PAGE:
My companions had ridden off into the sunset, the sunset in this case being Cambodia. My passport was completely full, and I felt certain that I was nowhere near charming or rich enough to convince a Cambodian border guard to let me through with a wink and a wad of cash, so I was left to my own devices in Vietnam. I had already been to the south, and so I set off into the distant wilds (approximately two hours on a bus) to Huế.
Taxi drivers swarmed the outside of the bus like angry hornets. They spotted tourists on board and a frenzy began, chum spreading out across their waters. Some began scrambling for the baggage, removing trunks and backpacks and standing nearby, as though hoping the meagre effort would be rewarded with fawning thanks and the acceptance of an overpriced fare. It felt like a pretty poorly put-together dowry for such an interaction, but the sheer number of taxis and rickshaws wedged onto the sidewalk made it difficult to spent too much time scoffing.
I am good enough with directions and anal enough to have already printed out several maps, and I managed to orient myself within a few moments of stepping off the bus. These few instants of unsureness must have quickly glossed over my expression, as a dozen taxi drivers clamoured before me, trying to woo my business. I half-listened to their pitches, their suggestions of routes and hotels, while I figured out which direction to walk and how long it would take (assisted with directions by a pleasant elderly lady selling apples and hawthorn berries and not interested in supporting the military-taxi industrial complex). I was maybe two kilometres from my hotel, and for fun I decided to field a few offers for prices. I was told I would need to pay at least $30 for this journey, and as I walked away, numerous men caterwauled to the skies that I would surely die along the path, treacherous and unending as it was.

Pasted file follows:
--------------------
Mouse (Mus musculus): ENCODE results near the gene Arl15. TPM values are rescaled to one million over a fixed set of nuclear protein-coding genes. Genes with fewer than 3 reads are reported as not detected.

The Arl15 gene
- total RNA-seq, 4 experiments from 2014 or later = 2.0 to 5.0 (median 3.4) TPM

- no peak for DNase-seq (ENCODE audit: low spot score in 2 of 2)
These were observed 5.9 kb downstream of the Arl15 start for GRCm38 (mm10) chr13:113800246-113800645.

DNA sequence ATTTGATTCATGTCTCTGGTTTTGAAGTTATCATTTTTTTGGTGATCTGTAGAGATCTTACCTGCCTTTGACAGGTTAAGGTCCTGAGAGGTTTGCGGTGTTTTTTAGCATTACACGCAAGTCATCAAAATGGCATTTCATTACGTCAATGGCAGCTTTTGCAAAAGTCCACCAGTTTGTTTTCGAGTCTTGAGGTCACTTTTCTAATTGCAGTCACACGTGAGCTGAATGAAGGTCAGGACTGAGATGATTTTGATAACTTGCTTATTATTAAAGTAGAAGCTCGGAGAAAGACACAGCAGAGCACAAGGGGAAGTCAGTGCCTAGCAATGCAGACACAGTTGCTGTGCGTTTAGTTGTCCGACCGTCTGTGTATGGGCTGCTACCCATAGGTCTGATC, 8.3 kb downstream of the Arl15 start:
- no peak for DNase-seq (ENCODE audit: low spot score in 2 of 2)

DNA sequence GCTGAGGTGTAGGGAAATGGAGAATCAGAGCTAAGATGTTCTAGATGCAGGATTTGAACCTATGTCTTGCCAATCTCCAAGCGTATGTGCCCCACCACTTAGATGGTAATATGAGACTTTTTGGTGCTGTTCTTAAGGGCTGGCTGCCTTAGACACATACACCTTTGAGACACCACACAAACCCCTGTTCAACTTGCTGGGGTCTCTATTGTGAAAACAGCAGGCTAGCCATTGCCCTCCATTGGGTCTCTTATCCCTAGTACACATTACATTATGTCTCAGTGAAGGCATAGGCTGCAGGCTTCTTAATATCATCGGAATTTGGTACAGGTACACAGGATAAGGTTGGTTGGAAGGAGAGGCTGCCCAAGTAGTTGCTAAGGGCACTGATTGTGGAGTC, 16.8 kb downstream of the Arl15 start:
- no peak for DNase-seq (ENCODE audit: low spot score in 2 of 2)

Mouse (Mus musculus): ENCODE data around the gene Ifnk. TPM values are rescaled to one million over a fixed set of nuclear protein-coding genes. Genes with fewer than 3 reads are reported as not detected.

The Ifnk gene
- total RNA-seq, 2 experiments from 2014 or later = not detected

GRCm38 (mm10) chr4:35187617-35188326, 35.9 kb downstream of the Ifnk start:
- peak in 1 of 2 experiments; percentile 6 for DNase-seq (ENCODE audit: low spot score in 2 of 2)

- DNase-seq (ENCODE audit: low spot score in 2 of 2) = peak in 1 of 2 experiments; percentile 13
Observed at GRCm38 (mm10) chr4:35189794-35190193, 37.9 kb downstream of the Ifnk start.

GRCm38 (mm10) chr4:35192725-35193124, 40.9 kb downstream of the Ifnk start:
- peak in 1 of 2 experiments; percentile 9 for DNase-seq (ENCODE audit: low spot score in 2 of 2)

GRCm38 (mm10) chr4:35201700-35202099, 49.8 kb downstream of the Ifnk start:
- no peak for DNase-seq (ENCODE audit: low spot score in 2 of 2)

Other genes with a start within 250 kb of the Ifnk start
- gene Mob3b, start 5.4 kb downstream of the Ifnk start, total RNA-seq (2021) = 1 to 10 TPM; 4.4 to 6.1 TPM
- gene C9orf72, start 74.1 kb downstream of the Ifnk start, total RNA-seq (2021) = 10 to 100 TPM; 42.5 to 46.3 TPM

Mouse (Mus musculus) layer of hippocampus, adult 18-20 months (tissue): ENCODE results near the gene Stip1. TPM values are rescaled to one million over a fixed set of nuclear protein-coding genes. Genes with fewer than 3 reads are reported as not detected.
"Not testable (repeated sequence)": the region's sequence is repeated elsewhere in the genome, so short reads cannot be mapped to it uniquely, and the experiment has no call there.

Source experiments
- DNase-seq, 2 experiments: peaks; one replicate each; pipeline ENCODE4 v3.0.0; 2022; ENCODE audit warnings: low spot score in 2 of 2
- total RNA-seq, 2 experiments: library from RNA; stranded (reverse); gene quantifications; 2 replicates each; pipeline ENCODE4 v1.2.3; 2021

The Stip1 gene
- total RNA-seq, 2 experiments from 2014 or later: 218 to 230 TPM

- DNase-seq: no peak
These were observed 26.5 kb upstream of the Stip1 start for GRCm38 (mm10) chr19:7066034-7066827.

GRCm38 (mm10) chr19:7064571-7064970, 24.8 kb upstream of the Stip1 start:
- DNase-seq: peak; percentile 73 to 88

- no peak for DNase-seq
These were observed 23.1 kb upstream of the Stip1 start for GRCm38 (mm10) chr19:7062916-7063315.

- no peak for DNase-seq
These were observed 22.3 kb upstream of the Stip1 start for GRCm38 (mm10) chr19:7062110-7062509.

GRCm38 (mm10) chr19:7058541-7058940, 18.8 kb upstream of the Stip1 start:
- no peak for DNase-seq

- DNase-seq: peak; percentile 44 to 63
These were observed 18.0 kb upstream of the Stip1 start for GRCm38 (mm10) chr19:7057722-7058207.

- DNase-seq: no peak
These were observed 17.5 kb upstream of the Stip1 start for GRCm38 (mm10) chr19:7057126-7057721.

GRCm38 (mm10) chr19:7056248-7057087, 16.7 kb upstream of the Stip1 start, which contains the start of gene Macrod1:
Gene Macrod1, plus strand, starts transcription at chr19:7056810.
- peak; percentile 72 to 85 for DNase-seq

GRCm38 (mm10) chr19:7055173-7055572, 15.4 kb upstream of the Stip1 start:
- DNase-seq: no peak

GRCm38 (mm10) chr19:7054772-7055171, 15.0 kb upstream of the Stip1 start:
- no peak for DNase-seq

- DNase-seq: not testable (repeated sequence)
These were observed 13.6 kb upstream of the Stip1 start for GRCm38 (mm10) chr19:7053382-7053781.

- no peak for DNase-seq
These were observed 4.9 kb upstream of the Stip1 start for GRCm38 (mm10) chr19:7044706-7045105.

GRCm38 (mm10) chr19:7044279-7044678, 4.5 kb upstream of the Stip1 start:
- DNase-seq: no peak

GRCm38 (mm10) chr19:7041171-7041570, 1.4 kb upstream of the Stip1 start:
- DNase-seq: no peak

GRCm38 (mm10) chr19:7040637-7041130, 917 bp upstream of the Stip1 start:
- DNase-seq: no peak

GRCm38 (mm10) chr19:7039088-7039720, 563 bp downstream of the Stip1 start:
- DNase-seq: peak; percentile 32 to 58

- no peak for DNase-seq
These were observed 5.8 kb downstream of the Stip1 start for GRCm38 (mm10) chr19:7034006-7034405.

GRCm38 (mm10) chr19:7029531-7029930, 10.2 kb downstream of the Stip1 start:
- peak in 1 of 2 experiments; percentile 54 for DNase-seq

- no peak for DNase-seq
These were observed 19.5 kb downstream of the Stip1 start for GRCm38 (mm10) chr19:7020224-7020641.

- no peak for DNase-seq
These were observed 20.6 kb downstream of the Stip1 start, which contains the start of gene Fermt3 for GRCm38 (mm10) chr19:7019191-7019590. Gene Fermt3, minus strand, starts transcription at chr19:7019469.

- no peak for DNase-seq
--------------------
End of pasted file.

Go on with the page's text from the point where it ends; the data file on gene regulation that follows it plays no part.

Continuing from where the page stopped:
I checked into my room and managed to thwart the tourism-based advances of the main proprietress of the establishment. Sealed away in my single room, I basked for a moment. I had been travelling as one third of a triumvirate for nearly two months, and hadn’t been able to fathom sacrificing this brief burst of privacy for the price of a dorm room. I would eat the extra cost if it meant all the joys of solo-travel, of setting my own schedule, of always eating what I wanted, of sleeping and showering and dining whenever I wanted.
Of course, being a solo traveller marked me as a moneyed, lonely rube, and out in the city I became a prime target for every solicitation and offer. Within the span of a given 24 period I had refused over 14 different boat rides, nearly a hundred different pairs of sunglasses, all sorts of desperate restaurants, and at least a dozen separate offers for marijuana or prostitutes. Didn’t I want company, the plaintive inquires seemed to imply. Didn’t I need a boat ride slammed with other rich dumb foreigners who also liked noodles and DSLR cameras? Wasn’t independence exhausting? Didn’t I want to just forego self care and allow the hardworking Vietnamese people to shuttle me around, spoon-feeding my stupid mouth by hand, all but physically directing my gaze at what was deemed important and pretty by the tour guides?